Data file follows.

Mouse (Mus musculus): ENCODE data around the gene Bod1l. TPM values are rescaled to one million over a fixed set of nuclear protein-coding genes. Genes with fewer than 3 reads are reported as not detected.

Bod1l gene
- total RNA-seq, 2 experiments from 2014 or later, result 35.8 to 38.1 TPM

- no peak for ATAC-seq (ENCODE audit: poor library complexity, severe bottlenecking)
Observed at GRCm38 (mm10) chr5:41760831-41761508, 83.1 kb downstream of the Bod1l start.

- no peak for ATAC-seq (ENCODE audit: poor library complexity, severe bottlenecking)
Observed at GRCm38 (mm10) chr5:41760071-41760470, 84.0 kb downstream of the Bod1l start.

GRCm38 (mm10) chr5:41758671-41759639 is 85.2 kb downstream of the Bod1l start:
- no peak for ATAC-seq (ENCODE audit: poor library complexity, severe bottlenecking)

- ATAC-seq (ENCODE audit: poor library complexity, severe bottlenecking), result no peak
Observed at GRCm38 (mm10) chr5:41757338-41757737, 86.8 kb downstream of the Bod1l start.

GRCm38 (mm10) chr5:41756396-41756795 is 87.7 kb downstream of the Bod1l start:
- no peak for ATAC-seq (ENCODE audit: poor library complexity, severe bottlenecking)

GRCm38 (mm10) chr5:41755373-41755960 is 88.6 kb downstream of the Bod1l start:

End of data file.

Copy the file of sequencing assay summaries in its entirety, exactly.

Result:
Mouse (Mus musculus): ENCODE data around the gene Bod1l. TPM values are rescaled to one million over a fixed set of nuclear protein-coding genes. Genes with fewer than 3 reads are reported as not detected.

Bod1l gene
- total RNA-seq, 2 experiments from 2014 or later, result 35.8 to 38.1 TPM

- no peak for ATAC-seq (ENCODE audit: poor library complexity, severe bottlenecking)
Observed at GRCm38 (mm10) chr5:41760831-41761508, 83.1 kb downstream of the Bod1l start.

- no peak for ATAC-seq (ENCODE audit: poor library complexity, severe bottlenecking)
Observed at GRCm38 (mm10) chr5:41760071-41760470, 84.0 kb downstream of the Bod1l start.

GRCm38 (mm10) chr5:41758671-41759639 is 85.2 kb downstream of the Bod1l start:
- no peak for ATAC-seq (ENCODE audit: poor library complexity, severe bottlenecking)

- ATAC-seq (ENCODE audit: poor library complexity, severe bottlenecking), result no peak
Observed at GRCm38 (mm10) chr5:41757338-41757737, 86.8 kb downstream of the Bod1l start.

GRCm38 (mm10) chr5:41756396-41756795 is 87.7 kb downstream of the Bod1l start:
- no peak for ATAC-seq (ENCODE audit: poor library complexity, severe bottlenecking)

GRCm38 (mm10) chr5:41755373-41755960 is 88.6 kb downstream of the Bod1l start: